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Scientists will soon have spaceborne tools to study environmental changes at very high resolution. NASA’s Jet Propulsion Laboratory is holding a Q&A session session We will meet today (February 3) at 5 PM ET NISAR (NASA-ISRO SAR) is an earth mapping satellite built in partnership with the Indian Space Research Organization. Although his launch from India won’t happen until early 2024 and will be operational for three years, it contains groundbreaking technologies that will help us understand our planet and deal with natural disasters.
NISAR is the first radar imaging satellite to use dual frequencies (L and S microwave bands). This allows us to systematically map the Earth’s crust at a very detailed level, detecting changes less than 1 cm (0.4 inches) wide. This will enable NISAR to observe even the subtle nuances of disasters such as earthquakes and tsunamis. It also helps monitor long-term processes such as crustal evolution, ecosystem collapse, and ice sheet collapse.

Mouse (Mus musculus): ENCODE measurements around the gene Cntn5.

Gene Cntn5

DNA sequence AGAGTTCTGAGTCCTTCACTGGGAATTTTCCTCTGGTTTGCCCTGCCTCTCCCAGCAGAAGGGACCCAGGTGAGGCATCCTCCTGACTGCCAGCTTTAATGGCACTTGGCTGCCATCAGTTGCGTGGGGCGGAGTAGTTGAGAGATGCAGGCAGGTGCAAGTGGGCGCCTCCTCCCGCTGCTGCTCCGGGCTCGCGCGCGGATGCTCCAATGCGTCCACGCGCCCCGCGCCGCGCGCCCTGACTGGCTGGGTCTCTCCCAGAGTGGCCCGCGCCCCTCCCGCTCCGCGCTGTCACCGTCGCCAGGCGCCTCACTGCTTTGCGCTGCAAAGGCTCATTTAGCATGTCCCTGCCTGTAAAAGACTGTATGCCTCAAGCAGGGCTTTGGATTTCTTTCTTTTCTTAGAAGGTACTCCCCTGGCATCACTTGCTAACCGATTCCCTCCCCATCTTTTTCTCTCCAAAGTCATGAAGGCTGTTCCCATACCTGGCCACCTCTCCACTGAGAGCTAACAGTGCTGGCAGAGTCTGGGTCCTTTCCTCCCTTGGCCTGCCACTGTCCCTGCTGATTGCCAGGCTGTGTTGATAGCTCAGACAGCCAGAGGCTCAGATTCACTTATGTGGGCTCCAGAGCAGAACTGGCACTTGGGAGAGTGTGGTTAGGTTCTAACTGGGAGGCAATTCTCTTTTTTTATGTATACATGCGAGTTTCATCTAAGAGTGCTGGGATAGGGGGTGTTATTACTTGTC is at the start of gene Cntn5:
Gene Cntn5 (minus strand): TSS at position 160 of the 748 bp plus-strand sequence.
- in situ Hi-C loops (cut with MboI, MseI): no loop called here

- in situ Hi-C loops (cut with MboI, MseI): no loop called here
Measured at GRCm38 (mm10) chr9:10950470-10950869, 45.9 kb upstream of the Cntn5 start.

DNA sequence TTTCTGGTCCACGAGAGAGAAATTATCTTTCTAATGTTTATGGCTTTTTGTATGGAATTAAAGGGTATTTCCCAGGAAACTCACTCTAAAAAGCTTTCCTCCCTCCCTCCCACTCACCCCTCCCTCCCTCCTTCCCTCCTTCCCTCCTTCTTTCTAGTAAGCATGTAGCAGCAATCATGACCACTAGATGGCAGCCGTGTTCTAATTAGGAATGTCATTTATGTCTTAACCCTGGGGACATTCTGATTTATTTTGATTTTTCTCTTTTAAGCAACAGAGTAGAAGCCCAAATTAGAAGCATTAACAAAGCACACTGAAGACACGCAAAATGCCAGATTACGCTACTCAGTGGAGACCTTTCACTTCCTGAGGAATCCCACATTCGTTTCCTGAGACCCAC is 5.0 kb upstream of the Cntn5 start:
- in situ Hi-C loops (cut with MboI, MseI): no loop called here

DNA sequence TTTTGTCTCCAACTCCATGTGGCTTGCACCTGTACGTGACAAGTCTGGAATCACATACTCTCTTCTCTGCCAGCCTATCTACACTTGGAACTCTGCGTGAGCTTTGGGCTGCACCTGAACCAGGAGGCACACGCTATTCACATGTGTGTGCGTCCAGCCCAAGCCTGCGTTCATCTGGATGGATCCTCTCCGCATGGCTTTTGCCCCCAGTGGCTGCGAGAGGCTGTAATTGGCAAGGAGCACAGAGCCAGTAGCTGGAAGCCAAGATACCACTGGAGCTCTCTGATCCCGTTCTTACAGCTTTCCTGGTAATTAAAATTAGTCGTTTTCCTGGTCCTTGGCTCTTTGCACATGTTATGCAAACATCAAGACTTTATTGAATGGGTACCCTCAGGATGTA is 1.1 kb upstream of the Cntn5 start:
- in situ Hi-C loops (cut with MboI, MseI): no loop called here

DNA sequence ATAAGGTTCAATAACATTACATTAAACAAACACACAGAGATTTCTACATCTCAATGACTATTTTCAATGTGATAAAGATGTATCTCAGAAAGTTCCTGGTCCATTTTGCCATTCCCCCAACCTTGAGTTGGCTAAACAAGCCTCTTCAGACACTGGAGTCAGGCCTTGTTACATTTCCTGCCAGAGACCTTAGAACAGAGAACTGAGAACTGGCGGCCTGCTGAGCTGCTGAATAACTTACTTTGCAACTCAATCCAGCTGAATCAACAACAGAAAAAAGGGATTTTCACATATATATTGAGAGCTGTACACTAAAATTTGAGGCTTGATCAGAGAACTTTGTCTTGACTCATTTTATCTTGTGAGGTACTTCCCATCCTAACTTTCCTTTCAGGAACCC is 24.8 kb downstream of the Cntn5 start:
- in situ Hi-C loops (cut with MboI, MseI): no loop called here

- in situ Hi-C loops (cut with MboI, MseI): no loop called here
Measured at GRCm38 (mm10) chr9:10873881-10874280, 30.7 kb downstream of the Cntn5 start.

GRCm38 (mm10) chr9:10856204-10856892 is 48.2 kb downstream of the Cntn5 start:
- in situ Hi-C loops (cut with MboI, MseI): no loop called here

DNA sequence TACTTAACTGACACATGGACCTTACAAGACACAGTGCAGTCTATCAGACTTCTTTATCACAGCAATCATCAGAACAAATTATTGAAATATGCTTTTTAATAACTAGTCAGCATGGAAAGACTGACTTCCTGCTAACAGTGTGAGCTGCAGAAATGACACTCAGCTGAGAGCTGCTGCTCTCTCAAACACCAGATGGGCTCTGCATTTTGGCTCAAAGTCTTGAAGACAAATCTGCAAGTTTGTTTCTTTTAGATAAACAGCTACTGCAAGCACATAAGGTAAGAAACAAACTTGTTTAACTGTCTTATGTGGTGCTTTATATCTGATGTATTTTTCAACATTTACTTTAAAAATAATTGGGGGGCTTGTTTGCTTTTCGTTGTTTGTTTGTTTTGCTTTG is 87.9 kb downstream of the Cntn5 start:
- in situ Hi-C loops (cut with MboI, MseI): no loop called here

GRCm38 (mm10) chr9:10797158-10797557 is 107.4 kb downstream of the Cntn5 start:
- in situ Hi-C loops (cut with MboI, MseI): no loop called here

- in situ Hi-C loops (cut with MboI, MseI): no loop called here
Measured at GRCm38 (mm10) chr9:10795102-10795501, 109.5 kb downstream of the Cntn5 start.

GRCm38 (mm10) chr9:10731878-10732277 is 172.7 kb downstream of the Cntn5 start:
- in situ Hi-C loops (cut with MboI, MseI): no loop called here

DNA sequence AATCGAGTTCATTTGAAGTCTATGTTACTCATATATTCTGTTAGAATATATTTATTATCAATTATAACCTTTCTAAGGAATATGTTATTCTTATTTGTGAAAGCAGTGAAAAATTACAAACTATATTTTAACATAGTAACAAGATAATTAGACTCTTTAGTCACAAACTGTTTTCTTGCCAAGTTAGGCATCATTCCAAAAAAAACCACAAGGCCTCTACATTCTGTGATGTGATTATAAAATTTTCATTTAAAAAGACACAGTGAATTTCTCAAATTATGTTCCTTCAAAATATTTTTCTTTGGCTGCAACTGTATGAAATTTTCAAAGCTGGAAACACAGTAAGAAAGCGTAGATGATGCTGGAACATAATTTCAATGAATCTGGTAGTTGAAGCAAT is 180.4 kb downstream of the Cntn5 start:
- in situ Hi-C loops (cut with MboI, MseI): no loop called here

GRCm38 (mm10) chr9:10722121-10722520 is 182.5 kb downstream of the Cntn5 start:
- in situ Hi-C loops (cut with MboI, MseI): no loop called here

See NISAR @NASAJPLThe clean room of is today at 5:00 PM (UTC 2200). Scheduled to launch from India in 2024, it will measure movements on the Earth’s surface to provide information on trends impacting global challenges such as food security. https://t.co/6Hi8AyIQ1D
—NASA (@NASA) February 3, 2023
Access to data also plays an important role. NISAR covers the world every 12 days of his, making time-based imagery more practical. The mission team hopes to have the data available to the public in a day or two, but in an emergency, the data can be delivered within hours. Anyone who wants to parse the information can use it.
With an estimated price tag of $1.5 billion, NISAR is expected to be the most expensive Earth-imaging satellite ever. However, the investment may be worth it. Satellite data could help governments respond and prepare for natural disasters and improve humanity’s understanding of climate change and threats to food security.
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